Amelia Papapetropoulos rolls up the pant legs of her fire resistant coveralls up every time she wears them. The crotch of the dull, fire-engine red bodysuit almost reaches her knees and the sleeves come down to about mid-finger.
"It’s like wearing your dad’s snow suit,“ Christina Knieriem, a fashion design graduate from the Art Institute of Pittsburgh commented as she watched Ms. Papapetropoulos pull the outfit onto her small frame. ”I feel like it can’t be that safe for her. If there was a hazard and she needed to run … it just doesn’t fit.“
The percentage of women in the energy industry’s workforce has grown from 8 to 35 percent in past few years and is continuing to grow, said Ms. Papapetropoulos, 29, who is among them.
She has been involved in the industry since 2009. She now works as sales director at Lightning Energy, a West Virginia company that provides conductor well drilling and oilfield hauling, and also operates a catering company that serves workers at drill sites.
Everyone is required to wear protective clothing while on a well site, she said, and the baggy coveralls that she was putting on in her South Side Slopes apartment were some of the smallest she could find.
"I’ve been wearing this for years,” she said, tugging at the fabric. “I have a winter one that’s very similar ... just so bulky.”
Ms. Papapetropoulos believes the way people feel on the inside comes from how they look on the outside so she came up with Fire Within, a brand of fire resistant clothing for women.
“We want to serve and work for this niche market because women deserve to have everything that their male coworkers have in this industry to succeed,” she said. “To feel like men out there because we're wearing the same thing as them — it's not fair.“
Even though she knew there was a market for her idea, Ms. Papapetropoulos realized early that she had no fashion background or what regulations covering such materials were. She contacted the Art Institute of Pittsburgh last year to see if any students would be interested in helping her. That’s how she met Ms. Knieriem.
Ms. Knieriem, 23, and two other students spent months researching energy companies and regulations, as well as talking with engineers and site workers about what they wished their clothing provided.
The biggest concerns they found were the need for more pockets to store personal effects and equipment, and the overall fit of the clothing.
“Then came out the pen and paper and they came out with some sketches and it kind of grew from there,” Ms. Papapetropoulos said.
Ms. Knieriem said different companies have different rules for employee apparel at drill sites.
"It all depends on the setting you're going to be in and how close you are to a potential hazard,“ she said. “If you're working on the rig and you're in the first place fire would go in the event of an accident, then you're held to a more stringent regulation.”
Fire Within is starting small, with initial designs that include jeans, a knit T-shirt and coveralls. The coveralls are modeled after Nascar racing suits.
"They can't be catsuits but they're as feminine and tailored to a woman's body as we think you could get and still allow for movement,” Ms. Papapetropoulos said.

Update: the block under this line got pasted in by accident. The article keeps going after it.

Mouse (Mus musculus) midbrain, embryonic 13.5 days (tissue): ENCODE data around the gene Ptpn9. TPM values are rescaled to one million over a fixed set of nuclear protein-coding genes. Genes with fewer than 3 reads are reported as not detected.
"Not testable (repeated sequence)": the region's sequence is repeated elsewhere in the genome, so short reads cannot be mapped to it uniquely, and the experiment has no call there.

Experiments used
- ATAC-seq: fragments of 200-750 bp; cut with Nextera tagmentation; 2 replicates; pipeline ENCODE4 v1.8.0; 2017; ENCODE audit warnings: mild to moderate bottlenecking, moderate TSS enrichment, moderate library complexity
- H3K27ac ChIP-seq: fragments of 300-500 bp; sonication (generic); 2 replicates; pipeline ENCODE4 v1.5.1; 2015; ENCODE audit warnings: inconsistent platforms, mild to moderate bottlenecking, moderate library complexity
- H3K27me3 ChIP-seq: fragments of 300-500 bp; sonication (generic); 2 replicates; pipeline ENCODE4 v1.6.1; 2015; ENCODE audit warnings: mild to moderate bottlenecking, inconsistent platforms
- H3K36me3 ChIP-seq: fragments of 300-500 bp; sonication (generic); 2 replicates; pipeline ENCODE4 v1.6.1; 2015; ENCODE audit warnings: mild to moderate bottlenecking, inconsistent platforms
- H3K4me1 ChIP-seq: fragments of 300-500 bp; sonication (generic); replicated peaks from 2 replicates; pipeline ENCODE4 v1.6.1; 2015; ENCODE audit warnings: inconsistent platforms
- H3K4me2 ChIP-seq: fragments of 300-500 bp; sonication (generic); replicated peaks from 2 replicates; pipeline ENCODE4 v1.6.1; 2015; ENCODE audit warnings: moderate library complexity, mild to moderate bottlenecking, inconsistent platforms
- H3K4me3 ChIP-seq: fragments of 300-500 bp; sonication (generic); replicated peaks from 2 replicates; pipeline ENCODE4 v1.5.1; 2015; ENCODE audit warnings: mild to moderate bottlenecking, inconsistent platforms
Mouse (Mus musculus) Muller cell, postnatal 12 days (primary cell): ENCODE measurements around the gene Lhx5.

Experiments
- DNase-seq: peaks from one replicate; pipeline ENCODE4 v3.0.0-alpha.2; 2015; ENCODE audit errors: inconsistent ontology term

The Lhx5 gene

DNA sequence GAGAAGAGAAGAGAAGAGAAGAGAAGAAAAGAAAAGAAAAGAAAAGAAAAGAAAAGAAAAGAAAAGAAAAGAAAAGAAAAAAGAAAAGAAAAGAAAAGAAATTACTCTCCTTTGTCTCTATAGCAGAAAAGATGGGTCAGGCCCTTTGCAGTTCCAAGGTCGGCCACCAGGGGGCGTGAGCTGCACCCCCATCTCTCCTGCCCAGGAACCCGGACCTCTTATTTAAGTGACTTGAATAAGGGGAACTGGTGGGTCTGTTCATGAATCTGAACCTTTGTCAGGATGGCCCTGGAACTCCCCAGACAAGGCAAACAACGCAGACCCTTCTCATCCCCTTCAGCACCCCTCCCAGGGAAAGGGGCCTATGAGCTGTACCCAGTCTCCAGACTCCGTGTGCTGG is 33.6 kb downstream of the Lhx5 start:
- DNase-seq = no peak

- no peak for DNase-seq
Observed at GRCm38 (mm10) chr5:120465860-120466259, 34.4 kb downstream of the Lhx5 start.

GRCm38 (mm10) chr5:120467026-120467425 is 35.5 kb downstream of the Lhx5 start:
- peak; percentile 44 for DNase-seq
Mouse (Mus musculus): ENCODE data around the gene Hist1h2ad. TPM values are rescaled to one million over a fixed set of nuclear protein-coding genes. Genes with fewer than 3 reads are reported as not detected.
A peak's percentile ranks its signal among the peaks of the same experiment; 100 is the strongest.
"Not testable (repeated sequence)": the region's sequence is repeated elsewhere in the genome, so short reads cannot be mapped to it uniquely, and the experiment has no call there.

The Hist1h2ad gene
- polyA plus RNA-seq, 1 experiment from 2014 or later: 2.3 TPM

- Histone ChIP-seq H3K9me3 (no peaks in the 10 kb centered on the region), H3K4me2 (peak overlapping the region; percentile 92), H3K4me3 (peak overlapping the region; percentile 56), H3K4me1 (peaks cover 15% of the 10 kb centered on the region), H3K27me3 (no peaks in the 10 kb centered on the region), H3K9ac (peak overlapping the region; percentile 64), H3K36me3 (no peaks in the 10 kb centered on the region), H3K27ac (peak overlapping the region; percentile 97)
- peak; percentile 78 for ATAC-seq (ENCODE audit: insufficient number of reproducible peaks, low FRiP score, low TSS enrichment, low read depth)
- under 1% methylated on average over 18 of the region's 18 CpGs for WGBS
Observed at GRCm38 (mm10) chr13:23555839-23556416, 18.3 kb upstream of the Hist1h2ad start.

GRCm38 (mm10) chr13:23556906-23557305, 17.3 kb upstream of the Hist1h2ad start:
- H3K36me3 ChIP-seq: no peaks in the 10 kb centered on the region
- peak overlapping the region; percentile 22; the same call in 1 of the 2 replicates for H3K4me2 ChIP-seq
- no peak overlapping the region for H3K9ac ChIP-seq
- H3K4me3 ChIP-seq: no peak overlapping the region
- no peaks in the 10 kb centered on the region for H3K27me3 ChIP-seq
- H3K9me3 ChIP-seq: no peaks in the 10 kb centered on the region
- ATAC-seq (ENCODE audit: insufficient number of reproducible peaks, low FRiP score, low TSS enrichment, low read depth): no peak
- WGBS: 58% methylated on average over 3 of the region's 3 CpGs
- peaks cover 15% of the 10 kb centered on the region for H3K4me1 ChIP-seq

“It's not just something that was made for men that they made in an extra small and said women can buy it,“ Ms. Knieriem added, in between pinning fabric on Ms. Papapetropoulos and flipping through her sketch pads.
Ms. Papapetropoulos did not have specific revenue figures for the business because it is only in the prototype stage, but a run of their numbers show she has invested more than $20,000 into the project already. It is run out of her apartment with an online store under construction. They’re also looking for partners to help with distribution and promotion.
"I think starting small is the best bet because I’m trying to fund it myself,” Ms. Papapetropoulos said. “I’m going to see how it’s received in the industry and kind of go from there.”
She said she does not know of any other companies offering similar lines and is hesitant to talk about her plans. "It’s so hard as an entrepreneur to get out there and talk about it and risk someone taking your idea, but we’re so at the end phase that, unless you’re a Carhartt, you’re not going to catch us,“ she said. Carhartt manufactures work wear and also sells flame-resistant clothing.
Aside from flame resistant clothing, the two want to expand on their women’s line with undergarments such as sports bras, shorts and tank tops. More feminine colors might also be possible, offering a change from the blues, oranges, yellows and browns most manufacturers offer.
“After we get some money running through the door and sell some things, we’re going to look at actually dyeing the fabric,” Ms. Papapetropoulos said.
After their first female clothing line, they hope to create a men’s line and offer accessories that include metatarsal boots, safety goggles and hardhats. Ms. Papapetropoulos said they’re working with a manufacturer in the United States to make the clothing.
The first of their inventory will be made using a plum-colored fabric and each item will have an inspirational quote on it, something such as “You’re beautiful,” to help women remember they are changing the industry, Ms. Papapetropoulos said.
“We’re still in the process of choosing fabrics, but most coveralls are made of high technology blends of fibers like Kevlar or Aramid fabrics,“ she said. The material meets the highest safety regulations, because safety is first and foremost, according to Ms. Papapetropoulos. Fashion will always second, she said.
"But that doesn’t mean it can’t be there,“ Ms. Knieriem said.
Madasyn Czebiniak: firstname.lastname@example.org or 412-263-1269. Twitter: @PG_Czebiniak